Book Review - The Textile Artist: Expressive Stitches
Techniques

Jan provides a detailed guide in how to create a stitched landscape…

Book Review - The Textile Artist: Expressive Stitches
Landscape

A memory cloth….

Book Review - The Textile Artist: Expressive Stitches
Memory cloth

Developing a menagerie of realistic 3D birds…..

Book Review - The Textile Artist: Expressive Stitches
3D birds

Photography

With such varied, colourful and detailed images accompanying Jan’s step by step guides throughout, this really is a delight to adorn any coffee table, giving insight into the inner workings of an artists occupation.

Book Review - The Textile Artist: Expressive Stitches
Being inspired

What makes this book special?

It is user friendly, easy to dip in and out of with enthusiasm, packed with information to explore old and new skills. Some techniques are more challenging than others (eg. using a sewing machine) but it allows newcomers to experiment without making a ‘mistake’. Exploring is part of the process in developing a love of craft.

Anything wrong with the book?

No! is the simple answer. I adore this book because it is so full of ideas which can be applied to the home and kids as well as creating textile art. It certainly inspired me when I was feeling a bit lost during the pandemic. Texture on a page.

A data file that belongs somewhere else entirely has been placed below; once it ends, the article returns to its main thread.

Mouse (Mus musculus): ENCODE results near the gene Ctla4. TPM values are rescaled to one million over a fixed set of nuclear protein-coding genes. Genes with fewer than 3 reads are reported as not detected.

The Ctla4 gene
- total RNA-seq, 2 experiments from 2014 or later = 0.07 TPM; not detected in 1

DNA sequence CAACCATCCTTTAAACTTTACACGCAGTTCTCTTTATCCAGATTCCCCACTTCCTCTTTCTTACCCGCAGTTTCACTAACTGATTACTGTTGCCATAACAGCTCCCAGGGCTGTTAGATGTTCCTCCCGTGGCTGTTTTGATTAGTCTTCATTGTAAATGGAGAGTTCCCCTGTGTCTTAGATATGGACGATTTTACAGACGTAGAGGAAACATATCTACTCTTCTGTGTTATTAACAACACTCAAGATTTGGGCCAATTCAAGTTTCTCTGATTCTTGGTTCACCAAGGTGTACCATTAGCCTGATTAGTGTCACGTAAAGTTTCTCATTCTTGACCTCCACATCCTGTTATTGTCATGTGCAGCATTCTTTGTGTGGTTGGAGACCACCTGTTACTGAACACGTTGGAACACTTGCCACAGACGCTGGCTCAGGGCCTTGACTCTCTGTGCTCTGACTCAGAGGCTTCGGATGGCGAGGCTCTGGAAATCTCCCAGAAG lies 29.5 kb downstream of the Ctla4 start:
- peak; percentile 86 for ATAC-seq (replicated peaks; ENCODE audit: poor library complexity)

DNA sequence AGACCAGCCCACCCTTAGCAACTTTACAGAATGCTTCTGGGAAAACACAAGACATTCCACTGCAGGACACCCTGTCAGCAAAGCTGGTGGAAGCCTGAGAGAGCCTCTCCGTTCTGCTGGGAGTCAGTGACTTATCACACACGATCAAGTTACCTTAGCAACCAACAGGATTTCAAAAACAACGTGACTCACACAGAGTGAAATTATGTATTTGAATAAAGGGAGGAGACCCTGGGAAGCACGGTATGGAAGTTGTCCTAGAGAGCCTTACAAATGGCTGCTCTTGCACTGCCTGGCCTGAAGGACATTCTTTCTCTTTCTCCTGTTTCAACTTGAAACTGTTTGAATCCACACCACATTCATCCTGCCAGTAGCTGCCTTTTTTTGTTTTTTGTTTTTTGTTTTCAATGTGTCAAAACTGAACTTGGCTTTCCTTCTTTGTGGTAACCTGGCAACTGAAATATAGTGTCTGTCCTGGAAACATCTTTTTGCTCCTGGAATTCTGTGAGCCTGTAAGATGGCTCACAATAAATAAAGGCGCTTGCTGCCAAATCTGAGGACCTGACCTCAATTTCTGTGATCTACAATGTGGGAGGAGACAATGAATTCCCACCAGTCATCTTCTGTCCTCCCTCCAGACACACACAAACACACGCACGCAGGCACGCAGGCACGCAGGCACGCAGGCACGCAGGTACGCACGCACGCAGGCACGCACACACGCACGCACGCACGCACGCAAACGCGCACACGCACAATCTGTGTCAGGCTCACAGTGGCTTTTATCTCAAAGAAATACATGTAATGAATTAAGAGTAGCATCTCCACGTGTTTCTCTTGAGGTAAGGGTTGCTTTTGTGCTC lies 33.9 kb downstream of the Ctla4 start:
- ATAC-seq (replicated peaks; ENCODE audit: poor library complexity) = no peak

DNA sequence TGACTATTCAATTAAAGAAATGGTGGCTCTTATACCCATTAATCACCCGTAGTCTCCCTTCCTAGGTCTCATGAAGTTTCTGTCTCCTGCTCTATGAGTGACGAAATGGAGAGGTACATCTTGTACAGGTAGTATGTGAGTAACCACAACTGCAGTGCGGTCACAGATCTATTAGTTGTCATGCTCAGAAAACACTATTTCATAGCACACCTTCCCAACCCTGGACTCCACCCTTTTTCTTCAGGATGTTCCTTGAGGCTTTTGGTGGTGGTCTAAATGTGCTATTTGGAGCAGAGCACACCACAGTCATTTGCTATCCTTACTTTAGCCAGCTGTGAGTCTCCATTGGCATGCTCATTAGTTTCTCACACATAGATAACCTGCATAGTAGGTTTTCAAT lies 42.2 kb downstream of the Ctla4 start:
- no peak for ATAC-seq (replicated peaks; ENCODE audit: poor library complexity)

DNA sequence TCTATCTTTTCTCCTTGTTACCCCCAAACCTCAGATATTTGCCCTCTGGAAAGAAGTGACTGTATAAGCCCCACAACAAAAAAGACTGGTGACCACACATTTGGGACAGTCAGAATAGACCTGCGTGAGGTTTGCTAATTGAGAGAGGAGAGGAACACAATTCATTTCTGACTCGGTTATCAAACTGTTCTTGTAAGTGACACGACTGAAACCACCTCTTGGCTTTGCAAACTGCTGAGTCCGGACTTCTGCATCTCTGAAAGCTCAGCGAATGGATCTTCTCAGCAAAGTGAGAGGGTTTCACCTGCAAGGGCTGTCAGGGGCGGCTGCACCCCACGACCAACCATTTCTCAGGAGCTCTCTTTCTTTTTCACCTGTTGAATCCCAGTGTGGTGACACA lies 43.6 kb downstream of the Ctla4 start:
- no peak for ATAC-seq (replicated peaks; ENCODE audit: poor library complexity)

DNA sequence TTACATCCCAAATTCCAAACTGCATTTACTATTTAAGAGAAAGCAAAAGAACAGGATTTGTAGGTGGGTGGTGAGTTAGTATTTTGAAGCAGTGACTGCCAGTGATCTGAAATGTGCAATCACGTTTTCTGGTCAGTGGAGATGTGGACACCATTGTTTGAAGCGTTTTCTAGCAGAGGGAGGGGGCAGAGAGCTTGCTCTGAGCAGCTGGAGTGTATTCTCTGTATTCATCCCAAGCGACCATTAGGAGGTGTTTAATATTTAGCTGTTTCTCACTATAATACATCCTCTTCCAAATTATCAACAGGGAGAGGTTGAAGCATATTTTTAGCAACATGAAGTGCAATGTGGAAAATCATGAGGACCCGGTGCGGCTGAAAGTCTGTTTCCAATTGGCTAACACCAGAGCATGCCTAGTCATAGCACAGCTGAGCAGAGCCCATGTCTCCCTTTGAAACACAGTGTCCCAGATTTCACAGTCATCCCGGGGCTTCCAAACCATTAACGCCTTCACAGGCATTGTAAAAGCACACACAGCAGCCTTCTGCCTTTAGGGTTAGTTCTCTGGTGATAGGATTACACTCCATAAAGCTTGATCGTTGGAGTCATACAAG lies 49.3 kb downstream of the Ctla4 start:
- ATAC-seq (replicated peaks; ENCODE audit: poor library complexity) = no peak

Conclusion

Get your copy from The Textile Artist: Expressive Stitches: A ‘No-Rules’ Guide to Creating Original Textile Art (bookshop.org) and support local bookshops.

The Textile Artist: Expressive Stitches delves into the creative process of collecting and storing natural items, exploring pattern, texture, media and markings to cultivate the final design. Dyeing, embellishing and stamping transform fabrics into vibrant, textured artworks using a combination of traditional hand stitching, machine stitching, and other media. A step-by step guide of techniques explores Jan’s stitched landscape, memory cloths and bird sculptures. Each project includes a break down of materials, tools and techniques used providing inspiration for your own textile artwork.

Christine Cunningham

Creating art from recycled materials using traditional methods (applique, patchwork, quilting) with a modern exploration into fabric manipulation and padded structure. Unusual materials include hair, plastic, rubber, metal, disintegrating fabrics and found objects. I source my treasures from carboot sales, charity shops and freecycle. Original poetry captures the essence of an experience, an emotional layering to which the viewer can relate on a personal level. I have two bodies of work. The Natural Collection explores abstract flower design and the seasons, religion, visions of India and Buddhism, childhood nostalgia and the seaside. The Womanhood Collection explores natural states of being including breast cancer, sexuality, the ageing process, anatomy, love, fragility and independence. I was inspired by my own experiences of breast cancer, both the physical brutality and fragility of living in the aftermath.

Recent Posts